Start here: http://www.gearslutz.com/board/mastering-forum/702605-mastered-itunes-guidlines-apple-2.html and read the stuff by j_j who is this guy: James Johnston. And he has a blog.
the audio production community went anti-science rather before the republicans.
Regarding the Wikipedia article on Joint Stereo:
To say the least, it’s incomplete, and completely lacking in understanding of human hearing.
Joint stereo, done correctly ( which is impossible in MP3 due to the standard), allows the encoder to correct for a number of otherwise obvious imaging and noise-audibility problems.
Further down, post #164
“CD quality”, to me, is when the subject can not reliably recognize the reference.
Also, many tests were in headphones, and there are very different artifacts one hears in speakers vs. headphones.
There are also different classes of artifacts that different people hear. Some (like me) can not stand imaging artifacts. Some people are hypersensitive to pre-echo, but don’t give two whits about imaging artifacts. The test listeners were by and large people who dislike pre-echo, not people who notice imaging artifacts.
Don’t blame me, I was the one with the codec that didn’t have imaging artifacts.
[from Cheebs Goat] If the encoder detects information that is center-panned, it only keeps one “channel” of it and “tags” it as center data for the decoder instead of keeping identical information in both the left and right channel. [end Cheebs Goat]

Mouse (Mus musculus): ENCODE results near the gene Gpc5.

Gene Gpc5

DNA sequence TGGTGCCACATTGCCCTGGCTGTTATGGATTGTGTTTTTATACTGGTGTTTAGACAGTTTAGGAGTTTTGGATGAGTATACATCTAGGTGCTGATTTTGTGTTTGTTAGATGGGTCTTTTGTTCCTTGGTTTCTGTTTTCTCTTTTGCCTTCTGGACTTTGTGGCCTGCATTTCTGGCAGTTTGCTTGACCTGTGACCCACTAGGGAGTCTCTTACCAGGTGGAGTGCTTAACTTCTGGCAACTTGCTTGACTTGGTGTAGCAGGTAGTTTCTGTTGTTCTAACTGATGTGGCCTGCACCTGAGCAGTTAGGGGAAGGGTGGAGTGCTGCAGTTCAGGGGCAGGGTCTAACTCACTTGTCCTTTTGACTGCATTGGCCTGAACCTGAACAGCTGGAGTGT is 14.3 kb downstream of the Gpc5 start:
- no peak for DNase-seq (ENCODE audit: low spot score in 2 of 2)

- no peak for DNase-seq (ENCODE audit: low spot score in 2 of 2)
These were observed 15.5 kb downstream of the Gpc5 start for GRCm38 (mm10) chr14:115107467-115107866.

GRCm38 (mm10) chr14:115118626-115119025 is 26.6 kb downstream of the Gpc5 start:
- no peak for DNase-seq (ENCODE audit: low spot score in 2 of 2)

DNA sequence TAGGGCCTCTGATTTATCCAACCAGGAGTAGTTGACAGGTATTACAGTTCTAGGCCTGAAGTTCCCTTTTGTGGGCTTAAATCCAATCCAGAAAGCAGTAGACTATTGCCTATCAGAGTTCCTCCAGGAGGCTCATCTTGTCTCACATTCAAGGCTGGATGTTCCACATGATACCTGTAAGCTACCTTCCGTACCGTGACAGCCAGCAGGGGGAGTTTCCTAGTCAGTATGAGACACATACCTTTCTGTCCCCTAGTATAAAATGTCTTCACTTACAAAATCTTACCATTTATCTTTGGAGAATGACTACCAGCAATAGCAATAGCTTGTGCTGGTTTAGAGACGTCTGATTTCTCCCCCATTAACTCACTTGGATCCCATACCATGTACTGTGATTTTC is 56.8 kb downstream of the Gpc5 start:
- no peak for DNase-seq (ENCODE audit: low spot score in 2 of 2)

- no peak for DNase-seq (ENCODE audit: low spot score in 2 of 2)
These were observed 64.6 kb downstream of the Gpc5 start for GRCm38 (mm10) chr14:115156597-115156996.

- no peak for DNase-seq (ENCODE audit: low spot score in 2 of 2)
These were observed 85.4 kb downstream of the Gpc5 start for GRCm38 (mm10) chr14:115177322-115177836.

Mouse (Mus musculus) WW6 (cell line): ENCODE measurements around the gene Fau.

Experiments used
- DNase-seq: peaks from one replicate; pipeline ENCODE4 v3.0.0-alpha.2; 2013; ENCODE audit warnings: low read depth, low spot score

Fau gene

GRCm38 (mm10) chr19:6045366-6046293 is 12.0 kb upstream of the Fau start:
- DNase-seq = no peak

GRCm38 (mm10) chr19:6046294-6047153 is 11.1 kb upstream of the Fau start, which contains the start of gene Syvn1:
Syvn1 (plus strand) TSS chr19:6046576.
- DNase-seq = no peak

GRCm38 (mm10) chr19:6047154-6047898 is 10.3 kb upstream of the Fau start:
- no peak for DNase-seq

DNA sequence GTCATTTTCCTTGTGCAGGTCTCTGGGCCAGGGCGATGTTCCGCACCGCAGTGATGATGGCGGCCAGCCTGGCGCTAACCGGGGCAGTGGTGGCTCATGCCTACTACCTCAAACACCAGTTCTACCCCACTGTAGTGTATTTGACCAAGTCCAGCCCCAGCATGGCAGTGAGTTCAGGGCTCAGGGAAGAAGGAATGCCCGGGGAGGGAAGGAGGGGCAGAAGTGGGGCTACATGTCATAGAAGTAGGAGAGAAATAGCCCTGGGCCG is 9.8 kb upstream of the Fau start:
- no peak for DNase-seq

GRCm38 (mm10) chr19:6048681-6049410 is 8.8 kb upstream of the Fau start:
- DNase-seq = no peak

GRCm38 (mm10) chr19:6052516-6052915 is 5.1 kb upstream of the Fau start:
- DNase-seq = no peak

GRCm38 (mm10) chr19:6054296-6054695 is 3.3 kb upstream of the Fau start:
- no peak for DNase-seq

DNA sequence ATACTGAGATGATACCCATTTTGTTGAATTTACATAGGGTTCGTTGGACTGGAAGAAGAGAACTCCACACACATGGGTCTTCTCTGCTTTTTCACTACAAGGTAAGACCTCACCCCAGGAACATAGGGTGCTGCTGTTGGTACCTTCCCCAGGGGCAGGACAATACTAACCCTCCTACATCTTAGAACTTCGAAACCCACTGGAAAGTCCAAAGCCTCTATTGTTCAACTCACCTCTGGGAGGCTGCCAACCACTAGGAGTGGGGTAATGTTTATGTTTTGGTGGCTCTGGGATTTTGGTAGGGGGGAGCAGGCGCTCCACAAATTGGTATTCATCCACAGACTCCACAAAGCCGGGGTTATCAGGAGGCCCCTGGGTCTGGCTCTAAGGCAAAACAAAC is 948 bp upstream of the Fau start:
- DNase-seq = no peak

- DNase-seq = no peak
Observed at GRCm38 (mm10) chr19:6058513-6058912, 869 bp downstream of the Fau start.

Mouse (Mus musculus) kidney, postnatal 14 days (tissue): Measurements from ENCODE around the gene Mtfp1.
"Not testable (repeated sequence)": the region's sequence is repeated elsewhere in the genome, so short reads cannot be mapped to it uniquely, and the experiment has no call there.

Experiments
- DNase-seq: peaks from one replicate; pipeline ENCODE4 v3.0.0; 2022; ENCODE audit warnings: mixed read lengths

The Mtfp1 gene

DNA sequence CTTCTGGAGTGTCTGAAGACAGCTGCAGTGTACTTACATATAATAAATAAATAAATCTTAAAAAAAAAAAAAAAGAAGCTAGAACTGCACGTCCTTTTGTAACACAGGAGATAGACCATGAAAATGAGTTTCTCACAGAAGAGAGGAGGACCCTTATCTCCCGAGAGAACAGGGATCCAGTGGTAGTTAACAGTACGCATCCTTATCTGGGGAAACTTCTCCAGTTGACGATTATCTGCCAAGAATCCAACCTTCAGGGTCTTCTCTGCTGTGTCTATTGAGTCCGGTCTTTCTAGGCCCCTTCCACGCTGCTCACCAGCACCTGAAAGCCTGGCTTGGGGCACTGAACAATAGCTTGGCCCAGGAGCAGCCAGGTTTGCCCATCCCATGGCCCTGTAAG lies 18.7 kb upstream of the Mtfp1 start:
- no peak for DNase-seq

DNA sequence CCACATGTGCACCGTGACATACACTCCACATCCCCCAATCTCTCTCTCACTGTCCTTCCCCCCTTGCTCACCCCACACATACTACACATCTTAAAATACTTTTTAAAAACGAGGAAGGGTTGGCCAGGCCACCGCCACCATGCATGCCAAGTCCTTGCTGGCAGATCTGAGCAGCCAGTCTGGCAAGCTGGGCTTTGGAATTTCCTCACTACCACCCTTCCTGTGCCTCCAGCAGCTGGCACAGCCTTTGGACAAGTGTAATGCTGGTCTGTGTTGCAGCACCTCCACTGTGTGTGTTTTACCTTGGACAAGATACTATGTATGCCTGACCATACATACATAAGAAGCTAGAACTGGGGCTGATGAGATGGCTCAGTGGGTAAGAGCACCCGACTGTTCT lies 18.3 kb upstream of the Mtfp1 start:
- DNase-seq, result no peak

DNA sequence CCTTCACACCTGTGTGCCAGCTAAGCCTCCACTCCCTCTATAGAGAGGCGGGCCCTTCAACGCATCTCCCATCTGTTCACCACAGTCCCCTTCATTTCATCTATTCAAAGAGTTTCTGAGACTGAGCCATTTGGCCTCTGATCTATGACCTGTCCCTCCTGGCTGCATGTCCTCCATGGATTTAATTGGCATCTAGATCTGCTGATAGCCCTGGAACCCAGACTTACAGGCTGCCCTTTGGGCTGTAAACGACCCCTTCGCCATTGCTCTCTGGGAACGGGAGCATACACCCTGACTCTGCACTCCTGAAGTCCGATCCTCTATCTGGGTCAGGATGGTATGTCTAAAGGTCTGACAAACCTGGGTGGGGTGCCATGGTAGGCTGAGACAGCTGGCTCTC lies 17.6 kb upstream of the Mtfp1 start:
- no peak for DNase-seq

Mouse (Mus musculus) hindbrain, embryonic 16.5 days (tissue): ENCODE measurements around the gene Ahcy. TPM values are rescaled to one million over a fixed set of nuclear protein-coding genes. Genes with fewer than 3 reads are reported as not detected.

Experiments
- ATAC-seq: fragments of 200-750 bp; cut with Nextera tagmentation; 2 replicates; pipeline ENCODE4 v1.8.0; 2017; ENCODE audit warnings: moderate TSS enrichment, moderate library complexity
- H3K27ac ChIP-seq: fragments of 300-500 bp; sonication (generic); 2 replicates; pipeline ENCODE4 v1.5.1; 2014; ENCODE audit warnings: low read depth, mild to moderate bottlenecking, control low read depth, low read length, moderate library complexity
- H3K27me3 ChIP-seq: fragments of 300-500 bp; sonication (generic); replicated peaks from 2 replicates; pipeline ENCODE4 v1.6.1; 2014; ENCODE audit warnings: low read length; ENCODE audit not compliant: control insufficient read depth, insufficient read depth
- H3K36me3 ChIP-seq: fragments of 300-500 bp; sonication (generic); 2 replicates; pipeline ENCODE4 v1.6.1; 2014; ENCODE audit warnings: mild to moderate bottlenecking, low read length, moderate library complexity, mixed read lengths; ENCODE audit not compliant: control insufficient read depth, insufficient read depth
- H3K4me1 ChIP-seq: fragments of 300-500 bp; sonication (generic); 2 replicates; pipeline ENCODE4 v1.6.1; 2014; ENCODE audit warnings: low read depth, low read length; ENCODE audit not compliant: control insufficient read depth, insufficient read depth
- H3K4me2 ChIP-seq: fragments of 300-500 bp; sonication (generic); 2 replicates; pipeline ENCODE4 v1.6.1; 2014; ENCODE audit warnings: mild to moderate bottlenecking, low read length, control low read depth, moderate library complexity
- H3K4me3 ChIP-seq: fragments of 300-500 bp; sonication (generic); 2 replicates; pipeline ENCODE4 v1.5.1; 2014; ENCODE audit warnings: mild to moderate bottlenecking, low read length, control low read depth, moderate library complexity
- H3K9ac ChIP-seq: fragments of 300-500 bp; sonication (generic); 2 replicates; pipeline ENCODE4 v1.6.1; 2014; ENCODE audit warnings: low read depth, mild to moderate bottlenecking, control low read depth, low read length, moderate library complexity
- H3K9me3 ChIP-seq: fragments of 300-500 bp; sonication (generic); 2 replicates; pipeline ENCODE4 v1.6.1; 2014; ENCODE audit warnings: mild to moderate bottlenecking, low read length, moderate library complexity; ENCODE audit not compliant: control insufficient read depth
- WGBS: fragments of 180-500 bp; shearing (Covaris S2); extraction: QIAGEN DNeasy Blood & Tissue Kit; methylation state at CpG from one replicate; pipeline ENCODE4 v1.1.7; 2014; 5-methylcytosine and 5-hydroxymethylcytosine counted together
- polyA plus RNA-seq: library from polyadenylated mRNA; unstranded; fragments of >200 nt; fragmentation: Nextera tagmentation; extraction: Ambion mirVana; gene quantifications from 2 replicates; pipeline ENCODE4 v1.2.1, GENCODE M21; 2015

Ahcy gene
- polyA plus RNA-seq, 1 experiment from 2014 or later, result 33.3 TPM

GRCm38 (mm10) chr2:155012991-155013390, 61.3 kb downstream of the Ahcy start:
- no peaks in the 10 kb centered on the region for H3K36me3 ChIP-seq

That’s what the encoder for MPEG-1 Layer 2 does. (MP2)
MP3 does M/S in addition, but not in a good way. Either you do the whole spectrum as M/S or you do it all as L/R. This does not deal with time delay or more than one stereo image in the music. ’nuff said?
AAC does M/S, intensity (i.e. what is described above) both, and can do so differently in different frequency bands. It’s the minimum necessary to avoid imaging artifacts at high rates. The encoder required to drive it is a bit more complex, but would do 8 channels in real time on an old 1GHz pentium.
Hmm, can one attach .wav files? Yeah. If I can get the time this afternoon I’ll post a couple of wav files to the thread (not music, just noise and tones) that show why you must have joint stereo coding. Basically, it’s the Suzanne Vega problem, known in the science as “Binaural Masking Level Depression”.
Post #171 has some test tones (and code to generate them) to test phase issues and masking, post #190 explains what’s in them.
The missing fundamental problem, post #334
Originally Posted by SweetLossy
[j_j]: This does work for lousy loudspeakers, it’s not the same as the real thing at all, but first you have to have the original bass frequencies in order to do this. If somebody has removed them already .
Post #391 has buz.wav test tone to test a codec for various things. Not for listening.
Post #452 has buz.wav as run through various encoders and decoded back to .wav
#458 and 459 have stereo yech.wav and various encode/decode
And from another thread:
I should add: In AAC, the problems with “joint stereo coding” are corrected, the encoder does whatever requires less bits/sample, always, taking into account the relevant part of M/S psychoacoustics, called “Binaural Masking Level Depression”, also known as the ‘Suzanne Vega Effect’ to some. (it’s only one of the things going on with Vega, though)
A killer sample:
If you find yourself confronted with it, take Track 11 of Ry Cooder’s album “Jazz” and put the first 30 or so seconds through most any audio encoder.
Tough clip, that.